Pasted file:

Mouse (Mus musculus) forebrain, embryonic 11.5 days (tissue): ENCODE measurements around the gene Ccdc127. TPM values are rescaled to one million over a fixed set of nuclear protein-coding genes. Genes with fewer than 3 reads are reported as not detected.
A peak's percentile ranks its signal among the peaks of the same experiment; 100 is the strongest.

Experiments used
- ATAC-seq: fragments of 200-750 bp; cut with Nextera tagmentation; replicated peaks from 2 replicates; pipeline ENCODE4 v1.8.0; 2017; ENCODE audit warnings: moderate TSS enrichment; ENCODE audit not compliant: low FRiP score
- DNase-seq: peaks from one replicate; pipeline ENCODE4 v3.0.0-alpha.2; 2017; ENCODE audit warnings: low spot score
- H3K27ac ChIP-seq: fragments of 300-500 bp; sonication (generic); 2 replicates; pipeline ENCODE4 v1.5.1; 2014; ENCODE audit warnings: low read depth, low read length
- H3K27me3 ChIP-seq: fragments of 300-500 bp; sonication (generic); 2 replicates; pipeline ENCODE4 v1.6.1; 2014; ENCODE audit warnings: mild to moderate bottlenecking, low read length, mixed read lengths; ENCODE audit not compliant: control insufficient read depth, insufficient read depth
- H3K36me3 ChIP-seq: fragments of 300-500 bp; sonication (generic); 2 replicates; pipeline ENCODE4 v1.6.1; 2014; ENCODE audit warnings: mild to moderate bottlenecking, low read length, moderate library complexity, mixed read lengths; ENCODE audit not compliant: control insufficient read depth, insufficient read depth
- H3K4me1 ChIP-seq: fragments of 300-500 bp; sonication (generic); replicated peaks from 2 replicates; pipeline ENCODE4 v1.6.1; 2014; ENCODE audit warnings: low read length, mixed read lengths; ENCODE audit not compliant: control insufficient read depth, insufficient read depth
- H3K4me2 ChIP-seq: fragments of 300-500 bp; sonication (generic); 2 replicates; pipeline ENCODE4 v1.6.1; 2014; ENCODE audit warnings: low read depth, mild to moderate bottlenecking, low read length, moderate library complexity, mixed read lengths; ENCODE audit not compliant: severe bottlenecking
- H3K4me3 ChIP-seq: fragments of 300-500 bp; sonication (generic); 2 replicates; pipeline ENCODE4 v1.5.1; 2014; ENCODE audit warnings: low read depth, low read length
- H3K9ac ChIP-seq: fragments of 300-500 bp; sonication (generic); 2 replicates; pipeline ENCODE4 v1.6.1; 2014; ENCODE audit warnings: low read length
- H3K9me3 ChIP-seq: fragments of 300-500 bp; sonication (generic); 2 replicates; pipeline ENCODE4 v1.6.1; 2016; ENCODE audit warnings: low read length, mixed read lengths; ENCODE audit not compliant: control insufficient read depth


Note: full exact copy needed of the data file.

Mouse (Mus musculus) forebrain, embryonic 11.5 days (tissue): ENCODE measurements around the gene Ccdc127. TPM values are rescaled to one million over a fixed set of nuclear protein-coding genes. Genes with fewer than 3 reads are reported as not detected.
A peak's percentile ranks its signal among the peaks of the same experiment; 100 is the strongest.

Experiments used
- ATAC-seq: fragments of 200-750 bp; cut with Nextera tagmentation; replicated peaks from 2 replicates; pipeline ENCODE4 v1.8.0; 2017; ENCODE audit warnings: moderate TSS enrichment; ENCODE audit not compliant: low FRiP score
- DNase-seq: peaks from one replicate; pipeline ENCODE4 v3.0.0-alpha.2; 2017; ENCODE audit warnings: low spot score
- H3K27ac ChIP-seq: fragments of 300-500 bp; sonication (generic); 2 replicates; pipeline ENCODE4 v1.5.1; 2014; ENCODE audit warnings: low read depth, low read length
- H3K27me3 ChIP-seq: fragments of 300-500 bp; sonication (generic); 2 replicates; pipeline ENCODE4 v1.6.1; 2014; ENCODE audit warnings: mild to moderate bottlenecking, low read length, mixed read lengths; ENCODE audit not compliant: control insufficient read depth, insufficient read depth
- H3K36me3 ChIP-seq: fragments of 300-500 bp; sonication (generic); 2 replicates; pipeline ENCODE4 v1.6.1; 2014; ENCODE audit warnings: mild to moderate bottlenecking, low read length, moderate library complexity, mixed read lengths; ENCODE audit not compliant: control insufficient read depth, insufficient read depth
- H3K4me1 ChIP-seq: fragments of 300-500 bp; sonication (generic); replicated peaks from 2 replicates; pipeline ENCODE4 v1.6.1; 2014; ENCODE audit warnings: low read length, mixed read lengths; ENCODE audit not compliant: control insufficient read depth, insufficient read depth
- H3K4me2 ChIP-seq: fragments of 300-500 bp; sonication (generic); 2 replicates; pipeline ENCODE4 v1.6.1; 2014; ENCODE audit warnings: low read depth, mild to moderate bottlenecking, low read length, moderate library complexity, mixed read lengths; ENCODE audit not compliant: severe bottlenecking
- H3K4me3 ChIP-seq: fragments of 300-500 bp; sonication (generic); 2 replicates; pipeline ENCODE4 v1.5.1; 2014; ENCODE audit warnings: low read depth, low read length
- H3K9ac ChIP-seq: fragments of 300-500 bp; sonication (generic); 2 replicates; pipeline ENCODE4 v1.6.1; 2014; ENCODE audit warnings: low read length
- H3K9me3 ChIP-seq: fragments of 300-500 bp; sonication (generic); 2 replicates; pipeline ENCODE4 v1.6.1; 2016; ENCODE audit warnings: low read length, mixed read lengths; ENCODE audit not compliant: control insufficient read depth